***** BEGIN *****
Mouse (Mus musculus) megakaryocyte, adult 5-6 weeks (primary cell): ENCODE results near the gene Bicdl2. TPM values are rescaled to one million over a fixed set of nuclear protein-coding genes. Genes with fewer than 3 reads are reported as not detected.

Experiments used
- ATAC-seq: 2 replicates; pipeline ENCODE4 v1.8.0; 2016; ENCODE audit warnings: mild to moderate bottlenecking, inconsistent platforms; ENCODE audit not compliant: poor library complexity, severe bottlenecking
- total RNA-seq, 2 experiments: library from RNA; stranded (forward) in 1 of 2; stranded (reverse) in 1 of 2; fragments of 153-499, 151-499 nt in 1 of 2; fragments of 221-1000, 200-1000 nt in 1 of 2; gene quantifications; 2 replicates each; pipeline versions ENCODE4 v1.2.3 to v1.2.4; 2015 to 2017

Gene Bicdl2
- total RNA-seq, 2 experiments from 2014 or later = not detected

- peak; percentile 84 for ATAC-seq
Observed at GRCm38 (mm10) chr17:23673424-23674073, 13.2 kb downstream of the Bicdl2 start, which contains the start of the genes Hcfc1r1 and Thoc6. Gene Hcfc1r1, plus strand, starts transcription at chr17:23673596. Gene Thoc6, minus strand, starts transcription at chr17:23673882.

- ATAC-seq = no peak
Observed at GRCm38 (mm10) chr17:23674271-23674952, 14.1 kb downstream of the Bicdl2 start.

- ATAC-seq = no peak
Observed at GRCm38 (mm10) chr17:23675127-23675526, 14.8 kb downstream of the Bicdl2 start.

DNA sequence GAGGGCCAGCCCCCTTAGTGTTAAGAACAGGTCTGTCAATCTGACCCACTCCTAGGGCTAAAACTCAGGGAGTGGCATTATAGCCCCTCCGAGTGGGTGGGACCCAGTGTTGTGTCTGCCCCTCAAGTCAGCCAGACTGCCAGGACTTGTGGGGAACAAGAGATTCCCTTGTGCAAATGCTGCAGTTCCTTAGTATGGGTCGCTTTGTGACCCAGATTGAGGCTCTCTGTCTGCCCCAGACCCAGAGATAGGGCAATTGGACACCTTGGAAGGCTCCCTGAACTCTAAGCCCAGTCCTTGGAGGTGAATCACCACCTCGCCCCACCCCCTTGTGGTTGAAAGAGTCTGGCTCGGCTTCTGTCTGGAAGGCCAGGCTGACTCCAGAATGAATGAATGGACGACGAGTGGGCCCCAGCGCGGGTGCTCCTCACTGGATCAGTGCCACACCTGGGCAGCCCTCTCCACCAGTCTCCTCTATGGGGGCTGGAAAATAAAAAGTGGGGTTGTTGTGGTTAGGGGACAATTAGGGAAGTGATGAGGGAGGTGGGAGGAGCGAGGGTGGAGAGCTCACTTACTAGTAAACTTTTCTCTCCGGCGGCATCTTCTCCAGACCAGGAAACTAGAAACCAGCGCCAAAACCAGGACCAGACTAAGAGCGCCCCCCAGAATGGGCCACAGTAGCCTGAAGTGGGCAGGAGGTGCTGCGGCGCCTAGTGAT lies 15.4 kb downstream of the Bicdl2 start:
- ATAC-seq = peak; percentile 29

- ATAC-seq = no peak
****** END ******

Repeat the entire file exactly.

Mouse (Mus musculus) megakaryocyte, adult 5-6 weeks (primary cell): ENCODE results near the gene Bicdl2. TPM values are rescaled to one million over a fixed set of nuclear protein-coding genes. Genes with fewer than 3 reads are reported as not detected.

Experiments used
- ATAC-seq: 2 replicates; pipeline ENCODE4 v1.8.0; 2016; ENCODE audit warnings: mild to moderate bottlenecking, inconsistent platforms; ENCODE audit not compliant: poor library complexity, severe bottlenecking
- total RNA-seq, 2 experiments: library from RNA; stranded (forward) in 1 of 2; stranded (reverse) in 1 of 2; fragments of 153-499, 151-499 nt in 1 of 2; fragments of 221-1000, 200-1000 nt in 1 of 2; gene quantifications; 2 replicates each; pipeline versions ENCODE4 v1.2.3 to v1.2.4; 2015 to 2017

Gene Bicdl2
- total RNA-seq, 2 experiments from 2014 or later = not detected

- peak; percentile 84 for ATAC-seq
Observed at GRCm38 (mm10) chr17:23673424-23674073, 13.2 kb downstream of the Bicdl2 start, which contains the start of the genes Hcfc1r1 and Thoc6. Gene Hcfc1r1, plus strand, starts transcription at chr17:23673596. Gene Thoc6, minus strand, starts transcription at chr17:23673882.

- ATAC-seq = no peak
Observed at GRCm38 (mm10) chr17:23674271-23674952, 14.1 kb downstream of the Bicdl2 start.

- ATAC-seq = no peak
Observed at GRCm38 (mm10) chr17:23675127-23675526, 14.8 kb downstream of the Bicdl2 start.

DNA sequence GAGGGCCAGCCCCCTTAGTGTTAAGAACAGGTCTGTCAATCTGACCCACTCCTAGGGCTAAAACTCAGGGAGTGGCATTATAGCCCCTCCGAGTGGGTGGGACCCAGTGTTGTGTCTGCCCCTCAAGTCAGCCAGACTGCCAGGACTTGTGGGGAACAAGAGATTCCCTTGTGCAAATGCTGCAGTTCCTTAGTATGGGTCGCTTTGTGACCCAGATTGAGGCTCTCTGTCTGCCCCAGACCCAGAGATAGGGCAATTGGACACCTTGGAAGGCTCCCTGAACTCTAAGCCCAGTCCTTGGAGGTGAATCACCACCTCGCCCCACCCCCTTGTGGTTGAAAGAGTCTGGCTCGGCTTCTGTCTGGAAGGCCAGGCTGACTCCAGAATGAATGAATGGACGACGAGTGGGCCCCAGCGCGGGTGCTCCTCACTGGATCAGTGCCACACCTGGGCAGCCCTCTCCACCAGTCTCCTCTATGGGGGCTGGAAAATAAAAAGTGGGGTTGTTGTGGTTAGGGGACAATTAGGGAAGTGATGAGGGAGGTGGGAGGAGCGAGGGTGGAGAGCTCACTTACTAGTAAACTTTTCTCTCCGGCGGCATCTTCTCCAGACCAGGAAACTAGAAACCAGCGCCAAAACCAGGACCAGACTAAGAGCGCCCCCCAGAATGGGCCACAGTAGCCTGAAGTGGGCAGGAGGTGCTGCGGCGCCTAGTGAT lies 15.4 kb downstream of the Bicdl2 start:
- ATAC-seq = peak; percentile 29

- ATAC-seq = no peak